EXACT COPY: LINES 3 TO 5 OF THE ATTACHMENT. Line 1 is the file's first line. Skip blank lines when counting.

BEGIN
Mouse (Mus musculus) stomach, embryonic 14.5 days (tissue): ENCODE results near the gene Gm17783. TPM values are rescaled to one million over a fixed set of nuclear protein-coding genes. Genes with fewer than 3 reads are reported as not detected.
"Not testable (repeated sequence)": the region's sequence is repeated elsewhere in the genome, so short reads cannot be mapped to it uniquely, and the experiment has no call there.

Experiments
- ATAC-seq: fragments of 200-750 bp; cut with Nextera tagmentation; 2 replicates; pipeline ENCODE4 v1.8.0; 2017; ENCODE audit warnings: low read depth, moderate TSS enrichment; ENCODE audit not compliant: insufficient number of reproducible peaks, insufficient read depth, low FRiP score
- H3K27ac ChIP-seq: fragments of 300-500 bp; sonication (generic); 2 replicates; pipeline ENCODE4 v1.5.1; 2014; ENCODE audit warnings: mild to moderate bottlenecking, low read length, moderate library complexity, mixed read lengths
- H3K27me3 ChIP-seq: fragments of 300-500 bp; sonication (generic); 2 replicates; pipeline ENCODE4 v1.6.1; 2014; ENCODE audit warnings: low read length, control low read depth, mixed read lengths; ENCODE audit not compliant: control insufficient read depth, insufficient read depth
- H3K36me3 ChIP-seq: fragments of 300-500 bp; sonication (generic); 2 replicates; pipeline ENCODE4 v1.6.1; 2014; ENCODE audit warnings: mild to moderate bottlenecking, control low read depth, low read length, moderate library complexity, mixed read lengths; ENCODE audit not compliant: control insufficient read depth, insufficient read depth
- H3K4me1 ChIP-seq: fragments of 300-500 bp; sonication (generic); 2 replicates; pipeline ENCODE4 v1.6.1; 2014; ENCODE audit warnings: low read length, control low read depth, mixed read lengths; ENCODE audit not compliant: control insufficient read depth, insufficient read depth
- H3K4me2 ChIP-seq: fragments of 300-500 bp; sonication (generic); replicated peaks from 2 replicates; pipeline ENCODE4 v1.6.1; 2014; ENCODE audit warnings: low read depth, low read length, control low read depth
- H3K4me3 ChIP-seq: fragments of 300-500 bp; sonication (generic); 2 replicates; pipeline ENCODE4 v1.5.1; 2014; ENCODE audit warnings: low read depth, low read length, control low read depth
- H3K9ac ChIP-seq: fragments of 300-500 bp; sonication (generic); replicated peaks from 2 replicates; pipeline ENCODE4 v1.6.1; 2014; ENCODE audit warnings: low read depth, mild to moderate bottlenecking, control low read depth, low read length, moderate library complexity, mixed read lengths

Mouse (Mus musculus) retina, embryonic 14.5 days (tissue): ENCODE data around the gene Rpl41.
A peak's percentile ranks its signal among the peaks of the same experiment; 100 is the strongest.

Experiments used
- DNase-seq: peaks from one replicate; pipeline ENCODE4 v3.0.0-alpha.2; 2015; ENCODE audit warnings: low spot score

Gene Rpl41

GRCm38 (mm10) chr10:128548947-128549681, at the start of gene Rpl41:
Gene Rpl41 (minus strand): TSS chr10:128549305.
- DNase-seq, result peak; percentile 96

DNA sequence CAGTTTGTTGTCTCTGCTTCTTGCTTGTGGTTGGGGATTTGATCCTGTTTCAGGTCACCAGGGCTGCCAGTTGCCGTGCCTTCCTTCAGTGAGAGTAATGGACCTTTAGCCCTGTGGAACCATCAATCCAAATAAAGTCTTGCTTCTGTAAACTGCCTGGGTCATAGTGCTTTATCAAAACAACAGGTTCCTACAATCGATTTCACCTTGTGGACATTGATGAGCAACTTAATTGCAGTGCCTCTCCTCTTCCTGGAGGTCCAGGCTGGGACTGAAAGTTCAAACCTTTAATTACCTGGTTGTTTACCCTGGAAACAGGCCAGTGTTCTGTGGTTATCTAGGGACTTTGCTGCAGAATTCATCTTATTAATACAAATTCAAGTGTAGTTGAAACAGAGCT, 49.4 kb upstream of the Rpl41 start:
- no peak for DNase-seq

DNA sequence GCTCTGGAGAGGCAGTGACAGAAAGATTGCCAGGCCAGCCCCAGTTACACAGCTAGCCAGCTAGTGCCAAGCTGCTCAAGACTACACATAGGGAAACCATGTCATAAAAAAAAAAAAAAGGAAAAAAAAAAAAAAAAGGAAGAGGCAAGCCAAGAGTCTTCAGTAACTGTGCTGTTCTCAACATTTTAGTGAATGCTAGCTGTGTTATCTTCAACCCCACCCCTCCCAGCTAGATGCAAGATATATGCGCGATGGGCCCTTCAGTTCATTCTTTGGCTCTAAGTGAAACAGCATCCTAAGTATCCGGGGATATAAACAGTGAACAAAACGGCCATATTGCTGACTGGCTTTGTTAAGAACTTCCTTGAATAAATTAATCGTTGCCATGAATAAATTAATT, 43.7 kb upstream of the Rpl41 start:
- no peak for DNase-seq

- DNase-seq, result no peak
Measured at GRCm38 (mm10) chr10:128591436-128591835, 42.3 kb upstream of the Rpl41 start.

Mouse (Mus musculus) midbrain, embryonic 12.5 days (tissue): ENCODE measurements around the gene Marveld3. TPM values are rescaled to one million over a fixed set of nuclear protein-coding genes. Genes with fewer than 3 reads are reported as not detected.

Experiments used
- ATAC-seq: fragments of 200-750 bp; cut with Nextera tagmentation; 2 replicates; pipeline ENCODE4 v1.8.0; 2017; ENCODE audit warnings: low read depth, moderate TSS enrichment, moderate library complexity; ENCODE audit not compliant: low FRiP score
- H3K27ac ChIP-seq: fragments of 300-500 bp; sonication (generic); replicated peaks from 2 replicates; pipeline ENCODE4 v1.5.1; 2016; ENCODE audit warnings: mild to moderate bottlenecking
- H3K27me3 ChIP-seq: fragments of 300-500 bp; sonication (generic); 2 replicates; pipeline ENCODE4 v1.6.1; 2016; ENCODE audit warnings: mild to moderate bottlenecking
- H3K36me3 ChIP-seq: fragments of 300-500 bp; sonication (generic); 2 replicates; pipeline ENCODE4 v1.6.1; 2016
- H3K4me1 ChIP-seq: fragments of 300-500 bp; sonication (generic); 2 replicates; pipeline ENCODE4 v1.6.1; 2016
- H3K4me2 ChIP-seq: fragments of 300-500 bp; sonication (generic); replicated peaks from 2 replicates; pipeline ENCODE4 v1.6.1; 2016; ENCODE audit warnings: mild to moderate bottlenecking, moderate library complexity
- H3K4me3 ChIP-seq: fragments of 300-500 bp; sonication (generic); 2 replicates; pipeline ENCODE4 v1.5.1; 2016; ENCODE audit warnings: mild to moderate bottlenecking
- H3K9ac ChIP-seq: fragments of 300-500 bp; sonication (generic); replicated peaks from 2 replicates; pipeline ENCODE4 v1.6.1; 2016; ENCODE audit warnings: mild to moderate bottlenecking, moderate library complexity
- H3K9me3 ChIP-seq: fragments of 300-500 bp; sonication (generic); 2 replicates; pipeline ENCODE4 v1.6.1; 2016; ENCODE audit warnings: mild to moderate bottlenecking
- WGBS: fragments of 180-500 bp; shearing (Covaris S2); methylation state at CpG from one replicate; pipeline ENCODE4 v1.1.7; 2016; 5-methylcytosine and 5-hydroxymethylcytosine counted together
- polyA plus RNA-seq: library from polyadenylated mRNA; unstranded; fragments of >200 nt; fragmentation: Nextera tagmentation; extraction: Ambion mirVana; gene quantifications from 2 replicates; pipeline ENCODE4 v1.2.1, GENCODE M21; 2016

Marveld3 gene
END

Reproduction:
Experiments
- ATAC-seq: fragments of 200-750 bp; cut with Nextera tagmentation; 2 replicates; pipeline ENCODE4 v1.8.0; 2017; ENCODE audit warnings: low read depth, moderate TSS enrichment; ENCODE audit not compliant: insufficient number of reproducible peaks, insufficient read depth, low FRiP score
- H3K27ac ChIP-seq: fragments of 300-500 bp; sonication (generic); 2 replicates; pipeline ENCODE4 v1.5.1; 2014; ENCODE audit warnings: mild to moderate bottlenecking, low read length, moderate library complexity, mixed read lengths